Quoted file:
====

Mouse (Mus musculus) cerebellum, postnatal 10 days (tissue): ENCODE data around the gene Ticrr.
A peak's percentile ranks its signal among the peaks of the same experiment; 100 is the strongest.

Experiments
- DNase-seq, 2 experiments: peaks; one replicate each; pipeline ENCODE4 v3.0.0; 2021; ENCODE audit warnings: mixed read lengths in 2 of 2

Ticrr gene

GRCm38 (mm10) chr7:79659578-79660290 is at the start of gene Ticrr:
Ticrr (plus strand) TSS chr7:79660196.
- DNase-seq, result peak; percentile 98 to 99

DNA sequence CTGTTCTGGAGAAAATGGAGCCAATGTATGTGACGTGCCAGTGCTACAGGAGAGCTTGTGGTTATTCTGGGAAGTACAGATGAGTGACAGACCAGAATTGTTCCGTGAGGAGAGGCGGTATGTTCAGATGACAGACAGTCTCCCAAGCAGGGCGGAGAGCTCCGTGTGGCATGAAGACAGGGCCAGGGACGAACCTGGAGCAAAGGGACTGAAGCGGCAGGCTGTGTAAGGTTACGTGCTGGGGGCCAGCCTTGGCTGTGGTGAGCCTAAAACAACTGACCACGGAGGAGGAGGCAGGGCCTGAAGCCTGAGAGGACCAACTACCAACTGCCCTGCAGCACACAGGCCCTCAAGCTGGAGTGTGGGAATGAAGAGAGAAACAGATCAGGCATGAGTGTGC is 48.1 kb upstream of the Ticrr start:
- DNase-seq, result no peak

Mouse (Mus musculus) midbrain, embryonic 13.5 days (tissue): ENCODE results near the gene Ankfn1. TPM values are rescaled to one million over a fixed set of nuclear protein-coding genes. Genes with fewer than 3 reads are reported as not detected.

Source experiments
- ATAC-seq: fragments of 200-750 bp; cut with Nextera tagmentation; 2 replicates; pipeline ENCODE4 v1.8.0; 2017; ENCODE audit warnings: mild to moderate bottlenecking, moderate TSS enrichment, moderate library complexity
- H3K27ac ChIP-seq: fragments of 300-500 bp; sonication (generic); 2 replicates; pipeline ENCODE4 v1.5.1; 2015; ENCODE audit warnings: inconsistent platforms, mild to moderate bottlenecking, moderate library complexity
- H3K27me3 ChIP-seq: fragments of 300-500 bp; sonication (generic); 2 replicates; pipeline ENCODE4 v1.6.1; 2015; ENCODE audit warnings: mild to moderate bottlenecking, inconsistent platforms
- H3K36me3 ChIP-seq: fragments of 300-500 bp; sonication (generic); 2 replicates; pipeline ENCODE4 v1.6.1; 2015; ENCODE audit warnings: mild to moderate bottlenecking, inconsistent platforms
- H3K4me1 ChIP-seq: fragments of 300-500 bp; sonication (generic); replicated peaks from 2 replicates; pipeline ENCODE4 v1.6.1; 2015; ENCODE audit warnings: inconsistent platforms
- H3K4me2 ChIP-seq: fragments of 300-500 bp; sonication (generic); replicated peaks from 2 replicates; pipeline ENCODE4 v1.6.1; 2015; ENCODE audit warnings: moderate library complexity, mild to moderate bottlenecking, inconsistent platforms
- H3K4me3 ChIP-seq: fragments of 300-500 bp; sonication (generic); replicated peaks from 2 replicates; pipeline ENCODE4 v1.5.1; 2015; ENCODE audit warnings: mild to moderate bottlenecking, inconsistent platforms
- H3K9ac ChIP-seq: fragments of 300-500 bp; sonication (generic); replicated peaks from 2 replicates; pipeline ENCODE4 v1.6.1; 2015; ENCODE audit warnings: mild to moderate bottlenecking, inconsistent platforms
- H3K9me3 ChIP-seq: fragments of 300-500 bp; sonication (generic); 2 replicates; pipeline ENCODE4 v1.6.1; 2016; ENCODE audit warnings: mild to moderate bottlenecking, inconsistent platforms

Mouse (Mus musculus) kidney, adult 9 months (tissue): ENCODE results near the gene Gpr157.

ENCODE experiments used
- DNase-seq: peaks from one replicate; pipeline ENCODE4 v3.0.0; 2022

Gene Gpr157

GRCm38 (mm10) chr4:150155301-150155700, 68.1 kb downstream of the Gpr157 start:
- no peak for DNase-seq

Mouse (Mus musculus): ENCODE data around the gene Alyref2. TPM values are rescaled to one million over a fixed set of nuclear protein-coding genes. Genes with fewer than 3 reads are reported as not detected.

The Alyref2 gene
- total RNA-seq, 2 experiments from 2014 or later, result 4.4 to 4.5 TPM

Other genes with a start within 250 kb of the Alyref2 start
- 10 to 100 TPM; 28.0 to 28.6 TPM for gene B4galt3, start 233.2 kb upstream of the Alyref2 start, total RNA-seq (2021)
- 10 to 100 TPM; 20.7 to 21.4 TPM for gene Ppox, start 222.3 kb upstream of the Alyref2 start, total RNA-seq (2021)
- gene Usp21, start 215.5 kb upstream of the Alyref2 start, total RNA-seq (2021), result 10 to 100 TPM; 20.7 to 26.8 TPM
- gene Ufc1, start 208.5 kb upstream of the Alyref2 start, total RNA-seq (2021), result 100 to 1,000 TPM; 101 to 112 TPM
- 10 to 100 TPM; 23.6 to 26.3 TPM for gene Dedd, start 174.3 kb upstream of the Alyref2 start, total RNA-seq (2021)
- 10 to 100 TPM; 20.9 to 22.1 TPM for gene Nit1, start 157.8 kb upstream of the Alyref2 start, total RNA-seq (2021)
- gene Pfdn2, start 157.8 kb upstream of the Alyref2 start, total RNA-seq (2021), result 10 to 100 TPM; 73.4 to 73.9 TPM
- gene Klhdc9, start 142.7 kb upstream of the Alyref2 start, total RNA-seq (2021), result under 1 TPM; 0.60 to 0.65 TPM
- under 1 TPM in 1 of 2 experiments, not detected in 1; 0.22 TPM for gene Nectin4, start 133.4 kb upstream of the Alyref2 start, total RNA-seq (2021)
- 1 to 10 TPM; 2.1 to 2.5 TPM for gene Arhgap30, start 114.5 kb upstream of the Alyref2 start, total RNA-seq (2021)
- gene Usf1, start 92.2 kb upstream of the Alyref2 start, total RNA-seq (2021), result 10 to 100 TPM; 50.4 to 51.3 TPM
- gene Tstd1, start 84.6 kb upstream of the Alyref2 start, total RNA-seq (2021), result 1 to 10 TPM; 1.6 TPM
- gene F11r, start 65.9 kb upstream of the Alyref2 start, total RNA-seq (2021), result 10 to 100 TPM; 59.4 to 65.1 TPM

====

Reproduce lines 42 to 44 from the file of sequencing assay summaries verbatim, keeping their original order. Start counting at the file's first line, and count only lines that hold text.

- gene Usf1, start 92.2 kb upstream of the Alyref2 start, total RNA-seq (2021), result 10 to 100 TPM; 50.4 to 51.3 TPM
- gene Tstd1, start 84.6 kb upstream of the Alyref2 start, total RNA-seq (2021), result 1 to 10 TPM; 1.6 TPM
- gene F11r, start 65.9 kb upstream of the Alyref2 start, total RNA-seq (2021), result 10 to 100 TPM; 59.4 to 65.1 TPM